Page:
Five minutes into that first jittery meeting with the gastroenterologist in Beaune, after I had scarlet cheeked and sweating profusely listed my worrisome barrage of symptoms, the good doctor Claude peered at me in silence for several LONG seconds over steepled fingers.
Oh my God! I said to myself. I was right – I AM dying and he’s trying to find the words to break it to me!”
What he said instead took me by surprise.
“And have you been looking up all of your symptoms on the Internet?”
I glanced at Franck furtively, who was doing a bad job of hiding a smile behind his hand.
“Well, of course,” I answered.
Lying didn’t cross my mind for more than a split-second. I am such a complete paranoid spaz in medical situations that a few years ago I gave up trying to pretend that I was the opposite – i.e. a cool cucumber. Sadly this hasn’t stopped me from continuing to be a paranoid spaz, but at least I don’t expend useful energy trying to (unsuccessfully, for the record) pull the wool over a doctor’s eyes.
The gastroenterologist smile knowingly. “Vous voyez, I knew the answer to that question before I even asked it.
Hmmmph. I am intelligent enough to know that trawling the Internet to self-diagnose an illness is a Very Bad Idea, especially for someone with an overactive imagination such as myself. Yet somehow during those black days when my stomach problems were on a downhill slide I was nevertheless nailed to my office chair by some sort of mysterious centrifugal force and spent hours typing in every imaginable variation of my symptoms into Google and reading the pages it spat out with an increasing sense of doom. And yes, the miracle of modern technology meant that I had every bit as good access to these medical sites from here in France as I would in Canada – talk about a double-edged sword…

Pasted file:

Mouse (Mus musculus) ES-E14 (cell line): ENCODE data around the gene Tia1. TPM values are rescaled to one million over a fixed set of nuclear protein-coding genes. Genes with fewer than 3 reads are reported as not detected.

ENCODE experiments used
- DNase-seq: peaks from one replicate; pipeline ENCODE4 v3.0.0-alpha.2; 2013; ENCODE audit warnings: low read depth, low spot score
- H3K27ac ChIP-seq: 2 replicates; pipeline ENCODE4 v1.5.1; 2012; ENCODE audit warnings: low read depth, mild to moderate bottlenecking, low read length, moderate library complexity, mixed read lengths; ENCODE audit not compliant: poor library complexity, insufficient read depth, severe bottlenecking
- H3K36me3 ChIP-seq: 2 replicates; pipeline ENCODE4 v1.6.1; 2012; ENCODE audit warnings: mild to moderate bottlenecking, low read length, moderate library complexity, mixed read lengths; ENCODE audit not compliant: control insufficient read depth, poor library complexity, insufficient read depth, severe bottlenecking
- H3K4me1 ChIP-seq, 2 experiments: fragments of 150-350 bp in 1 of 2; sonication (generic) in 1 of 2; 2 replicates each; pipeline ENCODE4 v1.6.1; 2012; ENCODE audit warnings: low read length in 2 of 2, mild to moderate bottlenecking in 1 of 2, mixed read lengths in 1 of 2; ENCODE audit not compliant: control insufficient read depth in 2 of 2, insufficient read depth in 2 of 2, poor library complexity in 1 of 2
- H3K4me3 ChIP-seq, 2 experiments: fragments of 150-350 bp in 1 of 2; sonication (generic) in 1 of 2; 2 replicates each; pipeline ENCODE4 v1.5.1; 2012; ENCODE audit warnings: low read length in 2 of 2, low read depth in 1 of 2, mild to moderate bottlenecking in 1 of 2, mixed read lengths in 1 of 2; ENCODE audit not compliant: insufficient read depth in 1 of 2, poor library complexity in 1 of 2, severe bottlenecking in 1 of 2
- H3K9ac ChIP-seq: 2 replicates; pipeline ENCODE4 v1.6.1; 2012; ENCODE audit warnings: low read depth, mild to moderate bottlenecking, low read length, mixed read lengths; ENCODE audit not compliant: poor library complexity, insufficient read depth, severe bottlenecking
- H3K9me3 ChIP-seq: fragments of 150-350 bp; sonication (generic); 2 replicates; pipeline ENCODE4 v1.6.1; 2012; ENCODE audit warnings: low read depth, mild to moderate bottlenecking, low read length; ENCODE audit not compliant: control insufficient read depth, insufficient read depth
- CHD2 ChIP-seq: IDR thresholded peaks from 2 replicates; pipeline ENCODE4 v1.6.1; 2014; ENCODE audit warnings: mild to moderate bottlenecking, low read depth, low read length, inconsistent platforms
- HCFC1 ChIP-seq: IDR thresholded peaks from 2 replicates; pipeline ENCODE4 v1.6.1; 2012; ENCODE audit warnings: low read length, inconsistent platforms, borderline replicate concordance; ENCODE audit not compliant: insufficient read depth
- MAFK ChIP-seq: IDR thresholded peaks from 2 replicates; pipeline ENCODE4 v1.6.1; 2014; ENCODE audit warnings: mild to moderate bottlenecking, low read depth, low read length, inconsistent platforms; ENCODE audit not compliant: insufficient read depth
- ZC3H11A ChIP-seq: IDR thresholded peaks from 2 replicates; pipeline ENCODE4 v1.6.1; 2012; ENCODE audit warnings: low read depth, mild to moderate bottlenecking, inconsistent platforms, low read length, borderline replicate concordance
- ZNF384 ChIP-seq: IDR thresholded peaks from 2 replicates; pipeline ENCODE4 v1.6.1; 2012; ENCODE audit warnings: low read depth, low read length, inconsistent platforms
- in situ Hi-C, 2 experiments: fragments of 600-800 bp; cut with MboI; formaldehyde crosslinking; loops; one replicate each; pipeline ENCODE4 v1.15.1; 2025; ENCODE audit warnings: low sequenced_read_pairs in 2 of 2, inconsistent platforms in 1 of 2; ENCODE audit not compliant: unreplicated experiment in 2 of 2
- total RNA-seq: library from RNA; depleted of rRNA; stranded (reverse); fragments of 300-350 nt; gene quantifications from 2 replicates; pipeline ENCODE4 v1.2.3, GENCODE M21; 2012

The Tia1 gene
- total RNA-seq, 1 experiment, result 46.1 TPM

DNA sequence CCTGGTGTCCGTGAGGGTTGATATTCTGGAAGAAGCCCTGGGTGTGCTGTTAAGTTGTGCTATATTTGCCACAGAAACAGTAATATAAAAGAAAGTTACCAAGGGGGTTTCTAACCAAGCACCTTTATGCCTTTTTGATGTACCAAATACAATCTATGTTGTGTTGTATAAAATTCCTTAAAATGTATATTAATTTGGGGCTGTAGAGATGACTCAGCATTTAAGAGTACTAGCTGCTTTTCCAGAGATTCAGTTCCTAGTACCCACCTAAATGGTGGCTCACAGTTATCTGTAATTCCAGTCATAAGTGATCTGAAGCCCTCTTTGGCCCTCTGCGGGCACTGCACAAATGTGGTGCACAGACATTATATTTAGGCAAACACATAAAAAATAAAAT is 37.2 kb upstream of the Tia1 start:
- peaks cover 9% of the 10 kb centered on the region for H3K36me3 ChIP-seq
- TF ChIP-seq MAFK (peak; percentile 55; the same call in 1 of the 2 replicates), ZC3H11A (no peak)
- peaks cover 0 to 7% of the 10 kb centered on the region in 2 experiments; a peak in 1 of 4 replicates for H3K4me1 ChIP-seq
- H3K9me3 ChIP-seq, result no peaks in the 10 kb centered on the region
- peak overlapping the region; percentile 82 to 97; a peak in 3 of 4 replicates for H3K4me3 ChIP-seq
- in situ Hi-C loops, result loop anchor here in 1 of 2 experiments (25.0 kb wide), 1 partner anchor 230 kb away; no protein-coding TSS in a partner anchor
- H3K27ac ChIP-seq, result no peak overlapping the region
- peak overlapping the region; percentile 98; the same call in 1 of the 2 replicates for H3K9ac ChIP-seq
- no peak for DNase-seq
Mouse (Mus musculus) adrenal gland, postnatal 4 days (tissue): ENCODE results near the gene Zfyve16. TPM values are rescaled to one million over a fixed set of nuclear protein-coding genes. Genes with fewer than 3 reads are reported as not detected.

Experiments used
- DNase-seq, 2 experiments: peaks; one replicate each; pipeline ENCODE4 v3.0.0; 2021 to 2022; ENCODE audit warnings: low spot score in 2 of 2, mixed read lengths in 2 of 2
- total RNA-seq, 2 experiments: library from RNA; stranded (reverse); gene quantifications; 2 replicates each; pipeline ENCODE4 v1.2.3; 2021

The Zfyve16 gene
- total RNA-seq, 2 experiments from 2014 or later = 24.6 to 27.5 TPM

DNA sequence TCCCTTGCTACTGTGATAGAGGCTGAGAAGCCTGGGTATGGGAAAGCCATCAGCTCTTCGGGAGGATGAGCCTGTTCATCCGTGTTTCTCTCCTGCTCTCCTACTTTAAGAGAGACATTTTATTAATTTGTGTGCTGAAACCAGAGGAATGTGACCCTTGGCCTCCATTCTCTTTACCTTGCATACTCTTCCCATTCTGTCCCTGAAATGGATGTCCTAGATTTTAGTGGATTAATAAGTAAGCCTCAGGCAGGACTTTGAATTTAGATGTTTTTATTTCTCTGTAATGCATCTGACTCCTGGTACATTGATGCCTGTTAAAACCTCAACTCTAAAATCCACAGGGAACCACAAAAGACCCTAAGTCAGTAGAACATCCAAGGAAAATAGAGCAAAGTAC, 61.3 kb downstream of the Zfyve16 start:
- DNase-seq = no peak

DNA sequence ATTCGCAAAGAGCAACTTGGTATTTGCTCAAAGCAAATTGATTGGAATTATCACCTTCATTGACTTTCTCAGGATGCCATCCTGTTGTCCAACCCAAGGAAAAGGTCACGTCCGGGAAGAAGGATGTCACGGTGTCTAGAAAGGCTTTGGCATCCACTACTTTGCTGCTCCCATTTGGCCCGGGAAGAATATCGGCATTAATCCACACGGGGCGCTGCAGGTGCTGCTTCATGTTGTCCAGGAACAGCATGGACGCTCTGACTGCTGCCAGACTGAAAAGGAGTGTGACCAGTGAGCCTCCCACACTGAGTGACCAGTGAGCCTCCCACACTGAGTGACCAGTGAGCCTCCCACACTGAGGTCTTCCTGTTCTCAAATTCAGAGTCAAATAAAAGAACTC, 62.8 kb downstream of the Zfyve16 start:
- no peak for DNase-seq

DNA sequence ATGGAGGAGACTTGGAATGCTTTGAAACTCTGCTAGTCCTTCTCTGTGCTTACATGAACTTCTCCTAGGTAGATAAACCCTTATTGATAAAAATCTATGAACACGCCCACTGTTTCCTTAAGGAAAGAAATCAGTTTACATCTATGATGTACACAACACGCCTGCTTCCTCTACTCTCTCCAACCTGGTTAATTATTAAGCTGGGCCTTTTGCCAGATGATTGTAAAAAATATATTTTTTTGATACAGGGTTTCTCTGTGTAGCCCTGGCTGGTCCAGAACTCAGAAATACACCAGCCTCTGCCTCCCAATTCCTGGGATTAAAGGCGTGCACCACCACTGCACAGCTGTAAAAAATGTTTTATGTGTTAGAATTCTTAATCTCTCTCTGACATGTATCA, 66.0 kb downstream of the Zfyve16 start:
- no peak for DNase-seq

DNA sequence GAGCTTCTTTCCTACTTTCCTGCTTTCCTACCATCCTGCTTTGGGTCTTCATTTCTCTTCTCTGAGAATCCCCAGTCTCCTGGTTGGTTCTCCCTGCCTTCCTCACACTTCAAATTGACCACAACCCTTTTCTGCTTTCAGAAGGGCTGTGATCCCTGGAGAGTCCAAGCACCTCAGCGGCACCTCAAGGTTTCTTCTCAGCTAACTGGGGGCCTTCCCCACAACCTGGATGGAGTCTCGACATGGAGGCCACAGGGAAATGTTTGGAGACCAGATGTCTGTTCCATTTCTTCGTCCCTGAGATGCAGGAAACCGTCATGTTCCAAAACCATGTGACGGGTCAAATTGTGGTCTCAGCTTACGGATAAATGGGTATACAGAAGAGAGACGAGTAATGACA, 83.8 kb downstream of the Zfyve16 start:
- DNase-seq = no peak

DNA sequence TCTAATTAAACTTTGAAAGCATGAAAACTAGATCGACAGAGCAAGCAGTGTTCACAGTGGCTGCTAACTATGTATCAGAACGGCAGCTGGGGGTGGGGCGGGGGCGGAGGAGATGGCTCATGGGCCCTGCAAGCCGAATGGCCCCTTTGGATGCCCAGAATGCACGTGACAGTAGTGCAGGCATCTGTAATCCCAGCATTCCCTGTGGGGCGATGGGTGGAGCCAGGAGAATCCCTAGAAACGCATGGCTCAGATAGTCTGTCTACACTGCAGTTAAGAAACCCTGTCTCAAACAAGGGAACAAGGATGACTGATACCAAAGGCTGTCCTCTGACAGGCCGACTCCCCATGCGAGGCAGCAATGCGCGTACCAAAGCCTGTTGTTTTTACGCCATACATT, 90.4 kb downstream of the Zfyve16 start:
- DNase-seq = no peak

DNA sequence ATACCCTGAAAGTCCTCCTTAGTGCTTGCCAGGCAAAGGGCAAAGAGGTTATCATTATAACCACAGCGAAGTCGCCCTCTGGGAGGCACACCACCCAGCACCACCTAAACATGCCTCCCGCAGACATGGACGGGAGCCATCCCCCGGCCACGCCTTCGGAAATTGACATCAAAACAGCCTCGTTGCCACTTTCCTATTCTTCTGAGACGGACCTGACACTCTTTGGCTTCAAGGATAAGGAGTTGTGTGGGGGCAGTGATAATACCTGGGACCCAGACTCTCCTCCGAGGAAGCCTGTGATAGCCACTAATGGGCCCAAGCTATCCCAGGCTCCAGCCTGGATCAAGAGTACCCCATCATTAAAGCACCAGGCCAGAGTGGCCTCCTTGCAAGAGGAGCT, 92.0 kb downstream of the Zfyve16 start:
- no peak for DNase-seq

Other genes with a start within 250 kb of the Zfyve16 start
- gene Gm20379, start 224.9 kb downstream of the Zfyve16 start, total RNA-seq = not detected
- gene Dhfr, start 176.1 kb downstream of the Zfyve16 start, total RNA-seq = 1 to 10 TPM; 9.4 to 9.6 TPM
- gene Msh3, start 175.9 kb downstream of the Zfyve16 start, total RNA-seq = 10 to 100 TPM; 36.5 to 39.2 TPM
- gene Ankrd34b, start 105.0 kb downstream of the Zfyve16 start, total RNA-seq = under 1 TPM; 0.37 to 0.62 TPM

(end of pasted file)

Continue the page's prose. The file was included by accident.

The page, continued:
My only consolation was that I discovered from my little sister’s emails during those weeks that she too suffers from the addiction, though her favored angle is auto-immune diseases instead of cancer. Her husband has even banned her from a series of websites i.e. Web MD, The Mayo Clinic, etc. which she is no longer, under ANY circumstances, allowed to visit. This gave me some vague hope that maybe I wasn’t torturing myself purely because I was a masochist, but maybe there was a hereditary gene or something I could partly blame.
I think the paradox of the health-related internet searches for me, and probably most people, is that initially the reason I embark on them is to search for a scrap of hope. Of course what I ended up with was a terrifying catalogue of stories of people repeatedly hemorrhaging, hospitalised on liquid diets, and undergoing multiple surgeries and blood transfusions. I guess the Internet is a particularly good place to find worst-case scenarios, as the milder cases of well, just about anything, do not drive someone to post something on the Internet.
Of course during my Internet-trawling phase I didn’t have the objectivity to rationalize things in this way. Instead I spent black hours upon black hours projecting myself in the place of those poor victims, and crying in the shower so the girls wouldn’t see.
Things started to improve of course when I; a) finally saw the specialist, and b) gathered up the strength to ban myself from any further health-related Internet searches.
However, just like a recovering alcoholic I’m pretty sure that I will be tempted and will probably even cave some time in the future to an Internet health search binge. Maybe I should ask my Brother-in-Law about how to install those blocks on my computer.